Female veterans are two to five times more likely to commit suicide than civilian women. NPR host David Green spoke with women dedicating their lives to curb this number. They have heard the stories first-hand from women who have served their country and experienced the hardships involved in transitioning from working combat to civilian life that most people cannot understand. (“Rate of Suicide Among Female Veterans Climbs, VA Says,” NPR, April 25, 2017)
These hardships can manifest in a variety of ways, and are often very frightening.
“She had her weapon and barricaded herself in the bathroom, would not leave, and had a loaded gun and said she was going to kill herself,” said Letrice Titus, an Army veteran working for the Department of Veteran Affairs Crisis Line. “And I told her no, because you’re going to live today, so there’s no need to say goodbye, you know, and let’s just focus on you staying safe.”
According to Titus, women call with issues similar to those of men: post-traumatic stress disorder, financial stress, loneliness and depression. However, a number of issues are unique to women.
Military sexual trauma too often goes unreported because of potential damage to the victim’s reputation and possible sanctions if the incident is not validated. As a result, certain traumas go unresolved and are ultimately repressed.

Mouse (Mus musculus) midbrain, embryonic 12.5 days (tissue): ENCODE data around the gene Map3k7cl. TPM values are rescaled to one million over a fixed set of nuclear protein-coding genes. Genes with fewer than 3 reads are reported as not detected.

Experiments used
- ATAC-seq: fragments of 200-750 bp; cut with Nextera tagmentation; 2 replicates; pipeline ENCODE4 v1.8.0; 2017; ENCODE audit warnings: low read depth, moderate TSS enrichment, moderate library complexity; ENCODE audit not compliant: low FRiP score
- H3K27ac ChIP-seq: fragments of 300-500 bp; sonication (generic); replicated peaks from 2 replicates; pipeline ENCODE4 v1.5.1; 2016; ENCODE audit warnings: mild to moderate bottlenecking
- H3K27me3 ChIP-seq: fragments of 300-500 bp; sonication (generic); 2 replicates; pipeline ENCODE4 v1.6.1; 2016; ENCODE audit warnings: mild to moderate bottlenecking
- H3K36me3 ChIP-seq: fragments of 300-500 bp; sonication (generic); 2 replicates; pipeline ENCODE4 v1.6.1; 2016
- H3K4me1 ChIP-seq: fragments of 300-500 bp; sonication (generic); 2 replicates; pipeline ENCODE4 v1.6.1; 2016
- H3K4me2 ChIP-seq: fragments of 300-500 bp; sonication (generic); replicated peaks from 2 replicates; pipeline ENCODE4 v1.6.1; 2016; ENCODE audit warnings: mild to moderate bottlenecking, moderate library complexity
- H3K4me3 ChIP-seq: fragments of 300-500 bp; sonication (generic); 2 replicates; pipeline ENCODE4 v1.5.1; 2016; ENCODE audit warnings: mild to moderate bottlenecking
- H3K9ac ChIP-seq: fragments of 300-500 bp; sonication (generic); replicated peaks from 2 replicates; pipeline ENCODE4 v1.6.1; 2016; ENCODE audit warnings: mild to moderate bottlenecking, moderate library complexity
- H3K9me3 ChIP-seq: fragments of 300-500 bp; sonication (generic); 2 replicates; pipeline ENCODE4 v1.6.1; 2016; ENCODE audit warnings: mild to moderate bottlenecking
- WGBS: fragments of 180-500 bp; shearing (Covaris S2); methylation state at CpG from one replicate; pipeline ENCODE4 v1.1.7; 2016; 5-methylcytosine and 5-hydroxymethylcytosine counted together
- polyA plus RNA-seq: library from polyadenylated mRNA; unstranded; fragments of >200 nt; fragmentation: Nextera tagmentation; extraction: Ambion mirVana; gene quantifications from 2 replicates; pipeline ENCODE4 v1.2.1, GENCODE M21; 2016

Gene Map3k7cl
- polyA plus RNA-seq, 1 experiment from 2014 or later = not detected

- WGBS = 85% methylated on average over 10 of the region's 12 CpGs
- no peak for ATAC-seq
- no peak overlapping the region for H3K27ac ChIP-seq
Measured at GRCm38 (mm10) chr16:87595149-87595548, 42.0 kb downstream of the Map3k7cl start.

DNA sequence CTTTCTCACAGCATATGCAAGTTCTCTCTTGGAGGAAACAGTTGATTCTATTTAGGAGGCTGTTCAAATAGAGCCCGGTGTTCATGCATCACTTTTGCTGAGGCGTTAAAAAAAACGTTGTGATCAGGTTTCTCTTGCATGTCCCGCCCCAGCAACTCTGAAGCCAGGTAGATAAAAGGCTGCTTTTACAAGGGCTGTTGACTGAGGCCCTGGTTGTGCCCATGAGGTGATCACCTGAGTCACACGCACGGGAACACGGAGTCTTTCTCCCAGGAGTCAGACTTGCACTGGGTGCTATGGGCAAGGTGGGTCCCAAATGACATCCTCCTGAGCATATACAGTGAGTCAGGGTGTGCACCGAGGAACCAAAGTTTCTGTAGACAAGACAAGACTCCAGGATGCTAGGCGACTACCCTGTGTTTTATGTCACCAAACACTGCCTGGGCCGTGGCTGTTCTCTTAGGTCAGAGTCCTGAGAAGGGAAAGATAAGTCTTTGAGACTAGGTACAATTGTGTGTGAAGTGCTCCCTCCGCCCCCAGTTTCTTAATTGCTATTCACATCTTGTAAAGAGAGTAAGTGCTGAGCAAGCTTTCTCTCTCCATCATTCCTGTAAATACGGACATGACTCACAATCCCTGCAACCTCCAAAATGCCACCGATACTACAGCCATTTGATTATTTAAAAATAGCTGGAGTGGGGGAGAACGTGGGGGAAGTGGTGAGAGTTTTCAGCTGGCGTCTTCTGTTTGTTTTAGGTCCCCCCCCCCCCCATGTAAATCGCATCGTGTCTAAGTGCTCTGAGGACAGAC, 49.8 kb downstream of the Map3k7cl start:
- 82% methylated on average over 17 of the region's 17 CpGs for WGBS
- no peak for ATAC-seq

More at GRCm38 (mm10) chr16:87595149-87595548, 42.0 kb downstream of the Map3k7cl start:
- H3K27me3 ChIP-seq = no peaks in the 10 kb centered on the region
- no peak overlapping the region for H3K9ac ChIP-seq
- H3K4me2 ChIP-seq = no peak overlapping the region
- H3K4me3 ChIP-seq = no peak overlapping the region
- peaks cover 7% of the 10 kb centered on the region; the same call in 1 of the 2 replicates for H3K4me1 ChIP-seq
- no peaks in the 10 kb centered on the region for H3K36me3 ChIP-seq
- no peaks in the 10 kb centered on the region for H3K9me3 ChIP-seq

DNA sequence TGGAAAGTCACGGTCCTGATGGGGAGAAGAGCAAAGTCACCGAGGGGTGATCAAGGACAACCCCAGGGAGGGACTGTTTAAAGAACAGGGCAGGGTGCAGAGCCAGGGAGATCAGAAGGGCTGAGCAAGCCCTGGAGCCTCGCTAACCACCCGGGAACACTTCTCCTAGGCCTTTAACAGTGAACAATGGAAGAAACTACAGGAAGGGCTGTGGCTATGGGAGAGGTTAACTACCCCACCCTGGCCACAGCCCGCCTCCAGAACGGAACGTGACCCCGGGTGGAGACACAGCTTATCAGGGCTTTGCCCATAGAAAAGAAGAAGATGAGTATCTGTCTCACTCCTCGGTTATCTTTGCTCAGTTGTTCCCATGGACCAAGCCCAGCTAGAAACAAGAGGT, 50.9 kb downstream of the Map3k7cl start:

The problem is compounded because many VA clinics are less inviting to women than men, and when they are welcomed, they find they’re the only female in a group therapy session.
“I think that that’s really traumatizing when you – you know, you have to live with that the rest of your life, that this happened to me,” said Danielle Simpson, who also works at the Crisis Line. “Less traumatic issues can build up, making that transition to civilian life more overwhelming.”
Mental Health First Aid recognizes the unique challenges faced by veterans, which is why we recently created a specific module dedicated to providing the skills to help someone who is developing a mental health problem or experiencing a mental health crisis within this population. It creates understanding and compassion and helps others engage with veterans and service members to support and help them get help to rebuild their lives.
With Mental Health First Aid, veterans can learn the skills to recognize what to say and what to do for someone experiencing a mental health crisis. Because anyone, anywhere, can be the one to make a difference. Learn how.